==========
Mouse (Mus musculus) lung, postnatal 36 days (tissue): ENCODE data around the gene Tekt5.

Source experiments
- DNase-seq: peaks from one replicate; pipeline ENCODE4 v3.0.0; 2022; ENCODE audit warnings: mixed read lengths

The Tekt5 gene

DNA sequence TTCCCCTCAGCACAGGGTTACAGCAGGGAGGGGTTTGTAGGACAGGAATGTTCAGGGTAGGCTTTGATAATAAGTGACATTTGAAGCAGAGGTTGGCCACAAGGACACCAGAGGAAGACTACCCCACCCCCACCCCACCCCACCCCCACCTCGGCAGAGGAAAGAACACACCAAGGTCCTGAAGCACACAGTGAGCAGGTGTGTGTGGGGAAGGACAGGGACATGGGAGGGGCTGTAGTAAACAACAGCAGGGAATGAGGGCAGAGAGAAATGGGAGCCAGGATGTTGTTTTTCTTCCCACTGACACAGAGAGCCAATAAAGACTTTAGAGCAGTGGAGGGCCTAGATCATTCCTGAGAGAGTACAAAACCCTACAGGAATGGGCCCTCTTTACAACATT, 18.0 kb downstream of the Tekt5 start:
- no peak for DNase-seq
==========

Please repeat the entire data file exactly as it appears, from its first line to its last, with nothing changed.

Mouse (Mus musculus) lung, postnatal 36 days (tissue): ENCODE data around the gene Tekt5.

Source experiments
- DNase-seq: peaks from one replicate; pipeline ENCODE4 v3.0.0; 2022; ENCODE audit warnings: mixed read lengths

The Tekt5 gene

DNA sequence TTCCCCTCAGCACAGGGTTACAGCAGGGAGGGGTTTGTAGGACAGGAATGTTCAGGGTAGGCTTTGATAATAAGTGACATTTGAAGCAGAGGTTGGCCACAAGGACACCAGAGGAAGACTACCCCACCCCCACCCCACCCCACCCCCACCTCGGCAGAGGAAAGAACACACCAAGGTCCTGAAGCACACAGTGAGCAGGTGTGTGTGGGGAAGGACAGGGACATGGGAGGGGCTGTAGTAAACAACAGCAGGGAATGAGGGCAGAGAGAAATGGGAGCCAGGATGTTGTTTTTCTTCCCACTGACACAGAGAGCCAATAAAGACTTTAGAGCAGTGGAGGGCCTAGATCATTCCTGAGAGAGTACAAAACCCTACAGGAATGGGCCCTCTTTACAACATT, 18.0 kb downstream of the Tekt5 start:
- no peak for DNase-seq